Paris is Burnt: Rick Owens' Voguing Overtures


by Julianne Escobedo Shepherd
Rick Owens' show in Paris / Francois Guillot/AFP/Getty
Rick Owens' show in Paris / Francois Guillot/AFP/Getty

Julianne Escobedo Shepherd connects the dots between ballroom culture and Owens' latest collection.

When Rick Owens premiered his autumn/winter 2012 line in Paris last month, his avant-garde designs provoked the usual flurries of interest, but stoked a lot of music fires, too. Playing Zebra Katz's "Ima Read" exclusively for the 12-minute duration of his show, the loop embedded itself in the heads of fashion editors across the spectrum, and they were willing to preach about it. Style writer Derek Blasberg called it the song of Paris Fashion week (and, uh, "ethnic subversive pop," uhhh), and mentioned that Vogue Japan editor/insane fashion hoarder Anna Dello Russo wouldn't stop singing it (the Italian-born style muse apparently loved saying the word "bitch"). And while at the time those top editors seemed somewhat oblivious as regards the song's context ("ethnic subversive pop"? Really Blasby?), the New York Times was compelled to print a piece in its Style Section extrapolating upon the meaning behind the song's main hook: "Ima read that bitch..." A tribute to voguing and ball culture (and a term that implied Zebra Katz was about to body someone on the dancefloor/runway), the entire song and accompanying video spoke in code to those of us who knew: the beat was a throwback to old way vogue tracks; the concept of the masked dancers and Njena Reddd Foxxx dressed in Schoolgirl Realness (although she is a cis-woman); the allusion to Japanese horror films (ninja/harajuku culture and costuming is big at balls); the way Zebra Katz's outro echoed the live chants of the commentator (essentially, the emcee) at a vogue ball.

So it only made sense that Rick Owens' line would follow the fantasia. Beyond his smart use of a banjee fight song to soundtrack a line that evoked In the Name of the Rose monk-dom and electrifying androgyny, while showcasing masked headpieces he called "Brutalist Veils," vogue and ball culture was integral to his whole A/W 2012 show.

First off, he became yet another major designer in a slew of them to create pieces that specifically echo old looks from Hood by Air — a boutique, banjee-influenced New York City line partly run by $hayne Oliver, who is also co-proprietor of the city's legendary Ghe20 Gothik parties. Specifically, Hood by Air's A/W 2009 line is imitated all over the place, with its super-inspired, whimsical, edgy reimagining of streetwear and workwear, including a leather men's dress crafted in the image of a butcher's apron. The brand has been doing customizable comfort skirts for men for years, inspired by New York street scenes and past and present ballroom culture — this season showcased deconstructed Wall Street wear with wings, a statement on global economic collapse and the prominence of the Occupy movement. Owens' tough leather trenches and gathered, excess tailoring was an echo of shapes Hood by Air has done before.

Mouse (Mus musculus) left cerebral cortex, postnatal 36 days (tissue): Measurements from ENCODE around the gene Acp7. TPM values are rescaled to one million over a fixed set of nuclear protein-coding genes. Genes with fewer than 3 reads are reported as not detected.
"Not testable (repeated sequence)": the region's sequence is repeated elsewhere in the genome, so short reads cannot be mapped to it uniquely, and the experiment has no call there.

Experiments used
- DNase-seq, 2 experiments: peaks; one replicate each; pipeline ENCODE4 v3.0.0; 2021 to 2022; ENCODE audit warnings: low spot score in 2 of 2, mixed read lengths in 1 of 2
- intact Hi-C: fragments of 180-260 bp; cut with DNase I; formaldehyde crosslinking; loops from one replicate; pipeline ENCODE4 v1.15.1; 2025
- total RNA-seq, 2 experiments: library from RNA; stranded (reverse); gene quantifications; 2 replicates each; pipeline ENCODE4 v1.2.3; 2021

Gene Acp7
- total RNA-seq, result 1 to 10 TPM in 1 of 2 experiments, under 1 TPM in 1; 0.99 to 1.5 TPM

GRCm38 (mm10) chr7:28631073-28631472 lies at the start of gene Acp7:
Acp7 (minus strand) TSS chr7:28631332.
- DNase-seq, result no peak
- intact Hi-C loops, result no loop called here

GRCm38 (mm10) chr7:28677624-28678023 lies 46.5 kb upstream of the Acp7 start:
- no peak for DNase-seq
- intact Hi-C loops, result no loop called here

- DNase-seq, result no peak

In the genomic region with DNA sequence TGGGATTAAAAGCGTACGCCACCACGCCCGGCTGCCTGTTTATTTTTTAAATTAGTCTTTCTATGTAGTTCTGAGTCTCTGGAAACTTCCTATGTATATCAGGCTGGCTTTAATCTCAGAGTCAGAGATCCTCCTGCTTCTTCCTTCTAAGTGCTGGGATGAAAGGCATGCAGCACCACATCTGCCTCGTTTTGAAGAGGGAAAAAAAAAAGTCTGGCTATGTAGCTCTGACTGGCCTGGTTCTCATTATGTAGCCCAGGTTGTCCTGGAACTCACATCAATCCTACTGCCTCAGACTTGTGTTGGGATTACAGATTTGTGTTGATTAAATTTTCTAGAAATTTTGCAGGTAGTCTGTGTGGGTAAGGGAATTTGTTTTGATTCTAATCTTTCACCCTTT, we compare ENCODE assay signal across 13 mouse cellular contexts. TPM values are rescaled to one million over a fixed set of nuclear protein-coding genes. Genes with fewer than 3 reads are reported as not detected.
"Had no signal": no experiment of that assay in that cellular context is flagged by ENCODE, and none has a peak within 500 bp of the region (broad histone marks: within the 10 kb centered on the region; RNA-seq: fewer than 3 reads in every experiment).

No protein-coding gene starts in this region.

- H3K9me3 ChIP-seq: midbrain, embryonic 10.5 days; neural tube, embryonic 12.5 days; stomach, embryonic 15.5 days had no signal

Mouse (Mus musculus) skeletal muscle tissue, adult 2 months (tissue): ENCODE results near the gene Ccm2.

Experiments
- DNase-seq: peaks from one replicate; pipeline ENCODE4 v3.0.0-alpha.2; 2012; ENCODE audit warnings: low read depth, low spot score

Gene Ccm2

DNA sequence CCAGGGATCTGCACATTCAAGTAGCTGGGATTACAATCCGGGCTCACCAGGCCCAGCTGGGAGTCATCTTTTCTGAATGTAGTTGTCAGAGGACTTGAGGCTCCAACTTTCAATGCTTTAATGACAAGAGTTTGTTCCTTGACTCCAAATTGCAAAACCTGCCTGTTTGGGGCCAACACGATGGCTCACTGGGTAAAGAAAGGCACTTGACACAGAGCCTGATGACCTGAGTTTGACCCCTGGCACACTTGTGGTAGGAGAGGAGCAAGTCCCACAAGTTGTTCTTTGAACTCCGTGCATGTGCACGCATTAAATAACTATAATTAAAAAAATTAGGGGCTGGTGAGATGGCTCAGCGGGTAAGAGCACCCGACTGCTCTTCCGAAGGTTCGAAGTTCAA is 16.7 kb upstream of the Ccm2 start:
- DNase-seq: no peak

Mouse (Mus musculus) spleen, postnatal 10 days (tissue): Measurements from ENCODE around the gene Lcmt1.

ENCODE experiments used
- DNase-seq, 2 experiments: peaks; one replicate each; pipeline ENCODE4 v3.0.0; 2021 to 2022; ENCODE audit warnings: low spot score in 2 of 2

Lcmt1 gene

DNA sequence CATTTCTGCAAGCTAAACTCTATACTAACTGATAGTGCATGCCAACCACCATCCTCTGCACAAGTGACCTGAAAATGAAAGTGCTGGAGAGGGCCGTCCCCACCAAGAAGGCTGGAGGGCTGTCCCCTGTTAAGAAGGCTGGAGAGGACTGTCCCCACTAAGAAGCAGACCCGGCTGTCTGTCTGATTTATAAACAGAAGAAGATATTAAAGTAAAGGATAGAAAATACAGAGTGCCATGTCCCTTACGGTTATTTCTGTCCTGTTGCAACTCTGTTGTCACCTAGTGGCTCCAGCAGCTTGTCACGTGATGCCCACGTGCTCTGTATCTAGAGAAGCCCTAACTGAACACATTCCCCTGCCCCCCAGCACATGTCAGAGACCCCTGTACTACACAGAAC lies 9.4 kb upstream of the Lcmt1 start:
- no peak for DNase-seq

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Secondly, Rick Owens was going buck reimagining parts of Ray Petri's Buffalo style, which was inherently androgynous (leather skirts were de rigueur) and proliferated during the 1980s and '90s, heavily impacting the rise of vogue culture. (And, clearly, Hood by Air has studied Buffalo as well.) Nick Logan, former editor of legendary style magazine The Face, once said, "Ray Petri pioneered an aesthetic that brought the natural style of men of African descent to the forefront of fashion, adding sensuous androgyny with hardcore urban survival edgy-ness. Petri brought black models into the limelight, discovering Naomi Campbell at 14 and Neneh Cherry before her first recording." (Cherry wrote "Buffalo Stance" about the boys included in the phenomenon.) By highlighting Zebra Katz and letting fires burn behind his models, Rick Owens paid homage to the legacy of Petri even just in the varying lengths of the garments he chose: trenches draped down over cuffed trousers that ceased just below the knee, mimicking the oversized but never sloppy freedom Petri envisioned so precisely. And as his version of "Ima Read" expanded and intensified, Owens sent several more models down the runway at once, staggering them— typical of both couture walks and lines at vogue parties, a loop of a shout-out to Paris Is Burning, the film that will endure even as ballroom culture evolves into its highly sophisticated future. Certainly, voguing and catwalks have been inseparable since their inception, but it was a distinct and deliberate callback to their interdependence. As voguing rises once again into the mainstream, it's as though Owens thought it prudent to pay tribute to its origins.

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